With the recent string of PED busts, and drug testing failures, including Anderson Silva, Jon Jones, Nick Diaz, and Hector Lombard to name just a few within the UFC, there has been much talk of a PED pandemic in MMA.
California State Athletic Commission Executive Director Andy Foster, a former MMA fighter himself, believes that the PED problem isn’t as bad as it seems, even going as far as to say that he doesn’t believe even 50% of fighters are on PEDs.
He spoke to MMAFighting:
“I mean, I do a lot of testing over here, so I look at all of the results that we get back, and certainly there is a problem. I think we all agree that there is a problem. Do I think that 90-percent of the fighters, or 80-percent, or even 50-percent of the fighters out there are doing performance enhancing drugs? I do not. I do not believe that. My evidence does not support that.”
“You get a fight card of 24 athletes and you get one or two who pop — the percentage of that is not that high. You even go to the out-of-competition stuff, and I think with the recent [results] — very small numbers, mind you — but what, 30-percent, or 38-percent, or whatever it was, who popped? I mean, that’s certainly a problem. Certainly it’s a problem, and I’m not saying it’s not a problem, but it’s not 90-percent of the people doing it.”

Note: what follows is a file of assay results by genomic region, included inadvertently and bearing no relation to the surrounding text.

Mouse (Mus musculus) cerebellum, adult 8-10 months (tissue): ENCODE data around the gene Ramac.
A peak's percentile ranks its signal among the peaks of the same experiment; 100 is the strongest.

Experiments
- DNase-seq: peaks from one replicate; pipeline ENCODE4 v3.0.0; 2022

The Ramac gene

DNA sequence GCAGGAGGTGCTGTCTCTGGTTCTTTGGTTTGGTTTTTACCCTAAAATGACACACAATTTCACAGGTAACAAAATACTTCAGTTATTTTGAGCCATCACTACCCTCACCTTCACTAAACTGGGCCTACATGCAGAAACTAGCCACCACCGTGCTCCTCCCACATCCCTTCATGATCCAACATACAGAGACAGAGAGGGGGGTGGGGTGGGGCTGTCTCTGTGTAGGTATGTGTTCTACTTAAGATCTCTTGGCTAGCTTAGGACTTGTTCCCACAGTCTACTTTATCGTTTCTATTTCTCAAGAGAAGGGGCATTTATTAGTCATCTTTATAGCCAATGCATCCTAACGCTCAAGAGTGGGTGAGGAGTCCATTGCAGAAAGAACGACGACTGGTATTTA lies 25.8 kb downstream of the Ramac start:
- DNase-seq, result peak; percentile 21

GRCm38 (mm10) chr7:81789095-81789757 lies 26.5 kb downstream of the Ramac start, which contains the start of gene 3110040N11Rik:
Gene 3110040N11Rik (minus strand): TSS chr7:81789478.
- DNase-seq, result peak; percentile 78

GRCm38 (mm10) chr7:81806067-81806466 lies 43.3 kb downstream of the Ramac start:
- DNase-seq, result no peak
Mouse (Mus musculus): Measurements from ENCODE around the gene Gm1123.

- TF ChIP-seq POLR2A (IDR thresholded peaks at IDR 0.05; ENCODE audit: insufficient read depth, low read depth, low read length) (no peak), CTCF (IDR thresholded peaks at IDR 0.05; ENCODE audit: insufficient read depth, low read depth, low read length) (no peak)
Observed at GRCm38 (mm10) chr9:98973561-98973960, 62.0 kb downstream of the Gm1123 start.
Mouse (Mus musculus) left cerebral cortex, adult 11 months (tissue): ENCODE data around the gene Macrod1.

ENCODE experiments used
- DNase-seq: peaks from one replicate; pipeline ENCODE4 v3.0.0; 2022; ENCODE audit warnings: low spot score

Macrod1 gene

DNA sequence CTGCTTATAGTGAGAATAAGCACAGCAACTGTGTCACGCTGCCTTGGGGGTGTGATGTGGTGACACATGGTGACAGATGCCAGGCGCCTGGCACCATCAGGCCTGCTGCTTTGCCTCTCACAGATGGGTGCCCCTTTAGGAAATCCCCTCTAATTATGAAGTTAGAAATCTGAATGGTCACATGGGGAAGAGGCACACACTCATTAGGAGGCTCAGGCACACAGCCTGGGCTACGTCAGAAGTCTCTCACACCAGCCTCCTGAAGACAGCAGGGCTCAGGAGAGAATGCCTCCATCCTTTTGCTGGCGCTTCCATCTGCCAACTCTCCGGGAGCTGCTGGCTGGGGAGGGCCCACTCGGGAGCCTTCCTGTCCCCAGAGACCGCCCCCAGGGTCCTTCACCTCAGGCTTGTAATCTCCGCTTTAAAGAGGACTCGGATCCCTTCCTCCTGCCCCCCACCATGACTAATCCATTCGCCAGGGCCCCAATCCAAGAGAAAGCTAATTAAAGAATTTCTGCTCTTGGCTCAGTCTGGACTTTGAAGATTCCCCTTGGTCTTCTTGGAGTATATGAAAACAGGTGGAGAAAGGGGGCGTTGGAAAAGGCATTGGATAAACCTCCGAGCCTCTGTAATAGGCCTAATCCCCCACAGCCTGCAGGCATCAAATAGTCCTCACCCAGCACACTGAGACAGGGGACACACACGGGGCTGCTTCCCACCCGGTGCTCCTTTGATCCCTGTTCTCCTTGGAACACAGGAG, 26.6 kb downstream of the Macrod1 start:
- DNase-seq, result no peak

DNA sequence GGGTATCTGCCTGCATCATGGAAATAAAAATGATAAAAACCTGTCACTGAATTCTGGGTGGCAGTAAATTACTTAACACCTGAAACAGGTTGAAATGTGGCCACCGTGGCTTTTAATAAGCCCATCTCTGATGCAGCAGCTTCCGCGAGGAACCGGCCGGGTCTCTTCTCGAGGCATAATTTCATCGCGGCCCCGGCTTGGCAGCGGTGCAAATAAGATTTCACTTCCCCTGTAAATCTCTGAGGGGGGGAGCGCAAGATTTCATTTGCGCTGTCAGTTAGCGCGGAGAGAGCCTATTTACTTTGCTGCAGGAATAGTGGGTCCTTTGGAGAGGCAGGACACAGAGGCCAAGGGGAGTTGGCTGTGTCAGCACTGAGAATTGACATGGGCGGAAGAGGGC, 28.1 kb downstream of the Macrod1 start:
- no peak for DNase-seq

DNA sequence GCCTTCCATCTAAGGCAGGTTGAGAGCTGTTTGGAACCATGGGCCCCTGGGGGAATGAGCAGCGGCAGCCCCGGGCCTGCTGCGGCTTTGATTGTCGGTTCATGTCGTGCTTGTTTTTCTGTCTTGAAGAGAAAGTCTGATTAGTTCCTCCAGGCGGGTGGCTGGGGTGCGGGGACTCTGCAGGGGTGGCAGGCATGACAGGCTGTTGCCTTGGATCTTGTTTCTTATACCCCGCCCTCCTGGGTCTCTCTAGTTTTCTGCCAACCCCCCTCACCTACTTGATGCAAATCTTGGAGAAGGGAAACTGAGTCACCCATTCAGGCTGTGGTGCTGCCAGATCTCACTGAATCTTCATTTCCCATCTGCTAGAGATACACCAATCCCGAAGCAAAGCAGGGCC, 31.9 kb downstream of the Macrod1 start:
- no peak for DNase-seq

Foster went on to discuss the UFC’s recent press conference held to address the PED issue in MMA. During the press conference the UFC announced that they would crack down on PED testing, and would push for harsher penalties for fighters who fail drug tests.
“I think there’s a lot of great ideas that came out of the press conference. We’ve got to wait and see more specifics on who they get, how they unfold it. But certainly I think everyone would agree that those are a lot of good ideas that came out of that.”
“I would guess that would be about two millions dollars. Two or three millions dollars. Maybe two million. Depends on how many times you want to test them, but that seems about right. Obviously (it also matters) what you want to test them for. I don’t know what they’re paying and all of that. I just know what our contract says and how much it costs and these different types of things. Depends on what you want to test them for. If you add blood to the mix as well, which I assume they do, it certainly increases the cost of the test.”
“I’m not a lab guy. I’ve never taken a performance enhancing drug and only have looked at the studies, so I don’t know. I don’t know if [fight night urine tests are] easy to beat or not. Maybe they are. But I think out-of-competition (tests are) good. That way people know that they can’t take [PEDs] during their training, so I think that’s important. I think increasing the penalties are important. Because what you want to create is an environment of deterrence and a clean sport.”